Will Sid shake his legs again in course of the day, on onward trek? Finishing coffee, Sid and myself decided to have another kilometer of trek uphill, just to sight Stok Kangri peak; Sac decided to take a rest at the tent. A glacier down the hill looked splendid with Changma base tent at the back. 
View of Changma tent resting place and glacier
A little ahead a brown moving shape came to our notice. I looked through my Handycam with high zoom, but could not get it into focus. Sid got a few clicks, but not very sure whether the result will be good. We tip toed and moved closer and closer and came near a pack of Bharals (Himalayan blue sheep), grazing on the pasture! That really got us excited. We are watching wild life at Ladakh, all live, right in their den! We simply got clicking, the stills and the videos.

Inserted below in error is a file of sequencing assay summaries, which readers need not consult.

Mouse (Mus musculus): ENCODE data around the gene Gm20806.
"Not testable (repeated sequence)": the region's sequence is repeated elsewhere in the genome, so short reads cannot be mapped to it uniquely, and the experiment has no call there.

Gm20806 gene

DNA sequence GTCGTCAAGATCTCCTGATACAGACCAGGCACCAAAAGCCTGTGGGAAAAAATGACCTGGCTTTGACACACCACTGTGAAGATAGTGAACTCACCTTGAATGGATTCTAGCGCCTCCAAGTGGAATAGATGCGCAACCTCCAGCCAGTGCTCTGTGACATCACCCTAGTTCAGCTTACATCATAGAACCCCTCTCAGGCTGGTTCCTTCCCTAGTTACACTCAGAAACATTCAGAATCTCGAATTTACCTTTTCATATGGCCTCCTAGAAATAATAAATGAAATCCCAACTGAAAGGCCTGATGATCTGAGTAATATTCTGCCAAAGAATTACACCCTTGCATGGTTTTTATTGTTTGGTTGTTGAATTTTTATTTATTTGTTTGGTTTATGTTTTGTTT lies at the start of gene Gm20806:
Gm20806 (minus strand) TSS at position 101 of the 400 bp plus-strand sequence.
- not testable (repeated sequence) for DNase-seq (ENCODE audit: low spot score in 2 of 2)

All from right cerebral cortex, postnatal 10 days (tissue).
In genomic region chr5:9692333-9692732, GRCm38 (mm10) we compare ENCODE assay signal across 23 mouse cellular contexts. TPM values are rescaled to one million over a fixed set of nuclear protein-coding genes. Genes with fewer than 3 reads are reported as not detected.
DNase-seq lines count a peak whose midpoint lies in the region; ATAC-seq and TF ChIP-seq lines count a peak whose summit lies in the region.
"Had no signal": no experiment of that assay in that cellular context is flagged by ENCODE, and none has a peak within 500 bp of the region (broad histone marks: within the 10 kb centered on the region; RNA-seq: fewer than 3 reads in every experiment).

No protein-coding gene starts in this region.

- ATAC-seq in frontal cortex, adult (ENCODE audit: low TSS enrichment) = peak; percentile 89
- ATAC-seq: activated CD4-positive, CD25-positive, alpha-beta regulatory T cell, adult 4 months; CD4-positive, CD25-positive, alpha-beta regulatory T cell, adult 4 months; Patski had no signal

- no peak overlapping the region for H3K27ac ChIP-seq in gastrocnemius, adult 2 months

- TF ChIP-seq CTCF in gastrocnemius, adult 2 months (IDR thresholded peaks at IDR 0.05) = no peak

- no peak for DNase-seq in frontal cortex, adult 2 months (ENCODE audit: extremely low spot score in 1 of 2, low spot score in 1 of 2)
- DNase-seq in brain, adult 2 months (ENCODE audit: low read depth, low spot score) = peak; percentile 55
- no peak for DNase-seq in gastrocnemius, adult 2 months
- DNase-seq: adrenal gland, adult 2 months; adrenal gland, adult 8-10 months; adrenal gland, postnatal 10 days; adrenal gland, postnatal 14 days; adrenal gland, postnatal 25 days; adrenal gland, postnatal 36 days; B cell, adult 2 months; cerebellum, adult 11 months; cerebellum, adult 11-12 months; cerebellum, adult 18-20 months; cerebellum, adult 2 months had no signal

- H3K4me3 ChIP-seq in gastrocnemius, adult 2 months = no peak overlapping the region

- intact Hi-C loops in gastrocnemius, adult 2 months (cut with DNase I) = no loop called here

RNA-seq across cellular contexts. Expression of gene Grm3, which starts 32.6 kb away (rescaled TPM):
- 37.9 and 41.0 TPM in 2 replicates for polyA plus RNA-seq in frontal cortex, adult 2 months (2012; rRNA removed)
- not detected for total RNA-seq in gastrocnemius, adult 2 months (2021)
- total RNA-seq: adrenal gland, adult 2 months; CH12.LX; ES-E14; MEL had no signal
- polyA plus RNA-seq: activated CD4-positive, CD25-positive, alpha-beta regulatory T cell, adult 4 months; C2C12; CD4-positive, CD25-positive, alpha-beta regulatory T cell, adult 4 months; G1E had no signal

Bharals at Changma
The animals appeared not to be perturbed, yet very alert. Significantly, whenever we made a move, they also made a small move; as if ready to dash off with hint of slightest danger.  After nearly 15 minutes of photo shoot, we left the innocent creatures to themselves and moved ahead and climbed some more height. We could not sight the Stok Kangri that afternoon and decided to return to tent for return trek. As we were descending, ‘what is happening?’I exclaimed. The Bharal group after grazing in pasture was in a relaxing mood and all were seated in front in a single row with a gap of three feet between them.  They were, as if, beckoning us to take their photos as wild life models! Who were we to refuse? We spend another good ten minutes obliging them. Wish we could show them their pictures!  At the base camp, Sachin said, he too saw some Bharals just ahead of the camp. Another cup of coffee and we decided to commence the return trek.
Bharals relaxing